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I have been an anxious since I was 16 months old. I have been depressive since I was Seven years old. I was 3 months premature. My twin sister died at age two days. I was in foster care after four months with a wonerful lady (my birth mother gave us up for adoption). According to the paperwor I have 'the transition was hard'. Yeah, because I was 16 months old! And they changed my name. The adoptive parents were emotionally and sometimes physically abusive (which they 'made up for' by buying things). A day or two before my seventh I asked the adoptive monther what my real mother was like. She said 'She wasn't your real mother! She didn't love you enough to keep you!' So, I was unwanted and unloveable. Must be why they (the adoptive parents) treat me this way. That was my child-thought.
When I was six I was taken out of class and sent to the principal's office I was terrified. It was actually for a series of tests for the GATE program. I was moved to a group set apart, within the classroom. The normies used to torment (bully) me unless they wanted help with their work. This went on all through unti high school. Sometimes teachers bullied me. I cried a lot. I was told to 'get a hold of myself' and sent to the office. I learned to hide my fear/pain/anxiety behind a mask.
Recurrent depression. Recurrent feeling not wanted, that I didn't matter, that I was unloveable, that there was something wrong with me as a person, that I was a mistake. Suidical ideation has been my response to every crisis of life and inability to handle stress.
If I ever intimated to friends or extended family (yes I did find my natural family on both sides), they would disbelieve me, saying 'but you're brilliant!', or some version thereof. As if a high IQ precludes mental illness. They seemed to think that I could some how use logic and reason and will to pull myself up by my bootstraps. Believe me, if it were that easy, I'd have done it long ago.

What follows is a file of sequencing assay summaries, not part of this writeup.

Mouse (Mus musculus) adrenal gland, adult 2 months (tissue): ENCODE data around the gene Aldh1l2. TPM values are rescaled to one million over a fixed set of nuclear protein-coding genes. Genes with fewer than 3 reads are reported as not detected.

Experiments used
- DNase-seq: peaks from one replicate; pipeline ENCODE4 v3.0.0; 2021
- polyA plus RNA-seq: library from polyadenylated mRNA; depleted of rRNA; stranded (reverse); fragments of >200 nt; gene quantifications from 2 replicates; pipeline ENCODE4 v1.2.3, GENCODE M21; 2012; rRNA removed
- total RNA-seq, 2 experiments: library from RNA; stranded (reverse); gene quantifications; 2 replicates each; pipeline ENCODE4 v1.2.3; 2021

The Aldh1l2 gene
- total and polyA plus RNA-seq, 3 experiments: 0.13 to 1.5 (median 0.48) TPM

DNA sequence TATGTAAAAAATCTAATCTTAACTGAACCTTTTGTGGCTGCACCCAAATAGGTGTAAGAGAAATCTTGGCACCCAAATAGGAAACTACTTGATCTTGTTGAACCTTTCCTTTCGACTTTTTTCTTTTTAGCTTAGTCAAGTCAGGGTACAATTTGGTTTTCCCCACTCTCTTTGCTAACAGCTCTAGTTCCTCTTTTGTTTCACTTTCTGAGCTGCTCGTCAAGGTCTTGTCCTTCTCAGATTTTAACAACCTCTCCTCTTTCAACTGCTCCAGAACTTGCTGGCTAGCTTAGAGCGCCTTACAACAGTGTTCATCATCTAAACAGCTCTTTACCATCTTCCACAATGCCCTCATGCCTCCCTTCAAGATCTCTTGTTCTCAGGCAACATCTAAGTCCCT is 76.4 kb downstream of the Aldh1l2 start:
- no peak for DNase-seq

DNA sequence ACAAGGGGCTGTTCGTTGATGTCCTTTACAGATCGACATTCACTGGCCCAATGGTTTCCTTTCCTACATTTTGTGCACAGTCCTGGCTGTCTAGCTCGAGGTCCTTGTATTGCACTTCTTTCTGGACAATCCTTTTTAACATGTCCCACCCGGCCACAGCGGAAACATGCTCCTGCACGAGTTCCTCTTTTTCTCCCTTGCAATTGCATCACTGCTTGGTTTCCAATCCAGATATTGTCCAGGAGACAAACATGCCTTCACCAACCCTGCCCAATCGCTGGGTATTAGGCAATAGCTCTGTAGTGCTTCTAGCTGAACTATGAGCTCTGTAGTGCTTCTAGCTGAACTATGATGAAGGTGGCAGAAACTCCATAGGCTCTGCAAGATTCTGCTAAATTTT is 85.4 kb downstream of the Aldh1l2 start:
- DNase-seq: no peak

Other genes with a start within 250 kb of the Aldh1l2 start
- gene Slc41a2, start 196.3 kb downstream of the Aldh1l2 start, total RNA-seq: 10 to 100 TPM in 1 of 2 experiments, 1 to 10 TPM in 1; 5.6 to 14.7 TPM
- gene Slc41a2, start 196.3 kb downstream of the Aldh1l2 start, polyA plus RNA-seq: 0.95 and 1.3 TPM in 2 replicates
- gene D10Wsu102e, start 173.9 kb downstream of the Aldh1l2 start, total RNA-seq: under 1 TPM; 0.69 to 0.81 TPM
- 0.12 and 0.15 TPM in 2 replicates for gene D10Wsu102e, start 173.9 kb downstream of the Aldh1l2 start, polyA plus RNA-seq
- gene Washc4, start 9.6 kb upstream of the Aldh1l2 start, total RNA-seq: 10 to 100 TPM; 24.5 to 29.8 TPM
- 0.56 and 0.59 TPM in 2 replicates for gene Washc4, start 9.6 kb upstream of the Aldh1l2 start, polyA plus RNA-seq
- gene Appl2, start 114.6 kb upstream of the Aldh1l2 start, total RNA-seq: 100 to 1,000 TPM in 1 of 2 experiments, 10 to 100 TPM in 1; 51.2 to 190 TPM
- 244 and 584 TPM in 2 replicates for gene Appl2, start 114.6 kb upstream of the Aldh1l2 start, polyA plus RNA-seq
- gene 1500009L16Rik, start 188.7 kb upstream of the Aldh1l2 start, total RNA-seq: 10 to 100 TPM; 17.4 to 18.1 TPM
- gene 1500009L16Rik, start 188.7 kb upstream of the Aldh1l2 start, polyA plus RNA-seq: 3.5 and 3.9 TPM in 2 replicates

I actually was encouraged by the stories of mental illness in the lives of such people as Nikola Tesla and John Nash. Not that I am of that calibre of mind, but it proves that 'smart people' can suffer from mental illness.
At the moment I am coming out of a trough of a bout of major depression. I have actual hope of getting the right meds for my disorders as well as cognitive therapy. (That's been a struggle, with insurers and employers who will only cover such for a limited amount of time.) I have been studying self-help aids, and trying to get at the bottom of these conditions in myself. Having identified the inceptions and the triggers, I feel that I have made important steps in finally managing my illness.
The most important thing that I have in my life right now is someone who not only accepts me as I am, but has made it very clear that whether I live or die matters very much to them. This is important because every single time I have had severe bouts of major depression it has started as a feeling that my presence didn't matter to anyone, that I was not needed, or wanted.
For what it's worth, I understand -based on her own personal history - why the adoptive mother said what she did, and acted as she acted. (But it doesn't erase the damage done.) For what it's worth, depression runs on boths sides of my natural family. Two of my three grown children have anxiety disorders. It's genetic. That's all. Like a propensity to heart disease of diabetes. Not my (or their) fault as a person.
I read on the blog of a man with bipolar disorder recently 'it's about care and management, not recovery.' Amen, brother! I had got so tired of people's expectations that I had ' got over it.' This is a chronic condition. Acceptance of that fact - like an AA meeting, now! - is the first step. Not expecting yourself to 'recover' helps. Knowing that your condition can be managed, that you have resources, that there is help, is a great relief.
With these tools of cognition, therapy, drugs and SUPPORT, I have actual hope for the first time in my 50+ years on this planet.
I have spent my whole life thinking the way I thought was the normal way, and the only way. I have always been relatively attractive, with a good group of friends and no real traumatic events to recover from. I guess as I have got older I have gone into a lot more adult situations and having more experience under my belt as well as maturing have found that the way I think isn't the normal way...
This will only be short because mystomach really hurts and im going to go and block it all out by reading two different books and then going to bed. the truth is that i experience separation anxiety. i was fine when i was younger, my mum always says how independent i was when i moved primary schooland was happy enough to just go iin on my own though it was new. so i havent always been this wa...